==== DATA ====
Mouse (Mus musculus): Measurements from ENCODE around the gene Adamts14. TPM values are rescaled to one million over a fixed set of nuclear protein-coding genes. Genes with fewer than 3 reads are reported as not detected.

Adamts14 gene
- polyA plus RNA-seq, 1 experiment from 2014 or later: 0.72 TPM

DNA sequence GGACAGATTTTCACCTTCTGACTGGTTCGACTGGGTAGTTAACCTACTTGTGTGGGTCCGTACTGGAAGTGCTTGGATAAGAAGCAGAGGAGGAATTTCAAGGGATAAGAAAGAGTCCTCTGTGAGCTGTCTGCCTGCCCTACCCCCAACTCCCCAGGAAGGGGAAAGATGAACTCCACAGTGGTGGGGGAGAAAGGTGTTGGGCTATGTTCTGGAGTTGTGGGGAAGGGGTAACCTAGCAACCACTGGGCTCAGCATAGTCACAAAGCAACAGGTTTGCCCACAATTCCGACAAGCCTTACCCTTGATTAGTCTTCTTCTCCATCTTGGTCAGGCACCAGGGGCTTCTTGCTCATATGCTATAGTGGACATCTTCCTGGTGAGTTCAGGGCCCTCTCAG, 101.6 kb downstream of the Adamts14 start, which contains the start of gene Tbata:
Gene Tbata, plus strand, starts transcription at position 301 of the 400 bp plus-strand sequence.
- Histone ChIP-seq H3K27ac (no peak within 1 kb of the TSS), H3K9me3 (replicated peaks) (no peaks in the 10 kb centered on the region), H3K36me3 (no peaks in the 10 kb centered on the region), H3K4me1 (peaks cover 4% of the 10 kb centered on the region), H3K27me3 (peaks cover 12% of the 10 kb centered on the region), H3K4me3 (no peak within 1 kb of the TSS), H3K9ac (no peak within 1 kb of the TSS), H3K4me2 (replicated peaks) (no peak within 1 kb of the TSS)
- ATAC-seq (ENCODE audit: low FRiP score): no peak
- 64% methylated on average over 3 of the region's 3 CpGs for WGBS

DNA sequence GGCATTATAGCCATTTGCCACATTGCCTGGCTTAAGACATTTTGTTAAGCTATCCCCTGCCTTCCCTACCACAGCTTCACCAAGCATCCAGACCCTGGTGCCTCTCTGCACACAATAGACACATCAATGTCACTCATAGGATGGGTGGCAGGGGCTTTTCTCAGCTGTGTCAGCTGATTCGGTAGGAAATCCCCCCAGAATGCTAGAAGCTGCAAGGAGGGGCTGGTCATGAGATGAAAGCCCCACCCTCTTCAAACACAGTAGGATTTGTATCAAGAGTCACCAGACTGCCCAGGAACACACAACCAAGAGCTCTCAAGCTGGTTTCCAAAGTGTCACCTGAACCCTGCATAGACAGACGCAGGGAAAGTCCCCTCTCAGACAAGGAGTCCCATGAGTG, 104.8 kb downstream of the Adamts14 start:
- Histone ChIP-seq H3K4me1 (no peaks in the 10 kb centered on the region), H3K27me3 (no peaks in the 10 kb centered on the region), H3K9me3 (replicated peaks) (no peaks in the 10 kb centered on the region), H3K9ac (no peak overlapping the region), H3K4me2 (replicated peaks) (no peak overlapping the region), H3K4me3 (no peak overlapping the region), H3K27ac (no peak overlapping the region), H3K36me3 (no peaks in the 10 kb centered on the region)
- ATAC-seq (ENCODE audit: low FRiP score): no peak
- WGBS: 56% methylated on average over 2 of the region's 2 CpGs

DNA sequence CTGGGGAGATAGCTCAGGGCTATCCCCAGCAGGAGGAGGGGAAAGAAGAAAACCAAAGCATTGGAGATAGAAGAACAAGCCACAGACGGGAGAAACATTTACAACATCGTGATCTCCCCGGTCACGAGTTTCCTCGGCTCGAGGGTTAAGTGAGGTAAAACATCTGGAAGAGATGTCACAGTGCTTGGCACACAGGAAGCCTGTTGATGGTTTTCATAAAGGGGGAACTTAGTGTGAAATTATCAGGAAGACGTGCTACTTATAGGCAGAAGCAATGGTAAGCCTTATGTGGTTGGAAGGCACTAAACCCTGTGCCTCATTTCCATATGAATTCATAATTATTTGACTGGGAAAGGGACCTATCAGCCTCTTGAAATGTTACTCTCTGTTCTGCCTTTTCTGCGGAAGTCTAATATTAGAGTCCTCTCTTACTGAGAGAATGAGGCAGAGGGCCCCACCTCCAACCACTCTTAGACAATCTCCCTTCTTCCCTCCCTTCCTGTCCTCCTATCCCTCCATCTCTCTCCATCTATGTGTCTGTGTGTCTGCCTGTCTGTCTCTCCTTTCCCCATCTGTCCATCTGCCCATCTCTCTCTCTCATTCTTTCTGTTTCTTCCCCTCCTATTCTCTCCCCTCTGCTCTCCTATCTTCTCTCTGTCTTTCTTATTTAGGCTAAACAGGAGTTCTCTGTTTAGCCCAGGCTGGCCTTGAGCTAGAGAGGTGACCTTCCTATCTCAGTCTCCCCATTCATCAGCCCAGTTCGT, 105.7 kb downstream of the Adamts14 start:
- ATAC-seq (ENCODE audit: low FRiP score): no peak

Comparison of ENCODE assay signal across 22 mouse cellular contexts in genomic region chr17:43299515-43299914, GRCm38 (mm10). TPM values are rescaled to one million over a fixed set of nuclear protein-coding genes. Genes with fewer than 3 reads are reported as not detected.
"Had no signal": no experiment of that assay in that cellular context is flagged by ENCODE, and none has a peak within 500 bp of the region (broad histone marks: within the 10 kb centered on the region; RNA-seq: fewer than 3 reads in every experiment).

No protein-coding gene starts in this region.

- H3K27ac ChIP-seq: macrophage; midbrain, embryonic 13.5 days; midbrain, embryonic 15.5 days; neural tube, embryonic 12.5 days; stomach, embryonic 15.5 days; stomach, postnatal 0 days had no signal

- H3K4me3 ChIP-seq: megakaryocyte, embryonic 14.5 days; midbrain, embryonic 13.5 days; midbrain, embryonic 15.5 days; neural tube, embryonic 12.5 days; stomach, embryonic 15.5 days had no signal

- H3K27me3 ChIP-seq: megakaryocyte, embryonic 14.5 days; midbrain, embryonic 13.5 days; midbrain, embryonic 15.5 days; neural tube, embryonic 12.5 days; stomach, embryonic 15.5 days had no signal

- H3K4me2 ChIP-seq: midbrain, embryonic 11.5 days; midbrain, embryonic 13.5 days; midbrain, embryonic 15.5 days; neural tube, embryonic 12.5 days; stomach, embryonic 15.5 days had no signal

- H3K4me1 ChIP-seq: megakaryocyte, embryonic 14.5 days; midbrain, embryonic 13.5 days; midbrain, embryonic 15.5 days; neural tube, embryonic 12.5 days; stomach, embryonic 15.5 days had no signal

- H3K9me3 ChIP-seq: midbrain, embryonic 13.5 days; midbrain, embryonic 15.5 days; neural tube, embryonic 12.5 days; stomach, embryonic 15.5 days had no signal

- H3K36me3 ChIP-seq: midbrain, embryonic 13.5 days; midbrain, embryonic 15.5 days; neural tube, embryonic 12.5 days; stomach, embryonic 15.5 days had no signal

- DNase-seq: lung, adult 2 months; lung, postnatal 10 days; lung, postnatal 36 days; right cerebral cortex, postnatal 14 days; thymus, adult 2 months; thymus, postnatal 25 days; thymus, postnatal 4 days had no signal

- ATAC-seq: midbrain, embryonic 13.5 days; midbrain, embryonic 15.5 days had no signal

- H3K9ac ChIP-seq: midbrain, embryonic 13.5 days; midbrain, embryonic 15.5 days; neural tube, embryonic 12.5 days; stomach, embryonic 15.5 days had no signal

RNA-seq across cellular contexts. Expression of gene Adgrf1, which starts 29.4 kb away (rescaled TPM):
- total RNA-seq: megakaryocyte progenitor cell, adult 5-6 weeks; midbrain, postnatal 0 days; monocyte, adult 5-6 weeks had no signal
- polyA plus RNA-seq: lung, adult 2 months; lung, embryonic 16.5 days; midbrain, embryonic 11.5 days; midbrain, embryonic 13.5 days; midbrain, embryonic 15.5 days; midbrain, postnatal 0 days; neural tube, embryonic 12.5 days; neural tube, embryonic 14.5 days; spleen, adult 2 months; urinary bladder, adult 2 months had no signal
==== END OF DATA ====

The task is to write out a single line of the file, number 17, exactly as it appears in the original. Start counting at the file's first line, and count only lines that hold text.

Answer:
No protein-coding gene starts in this region.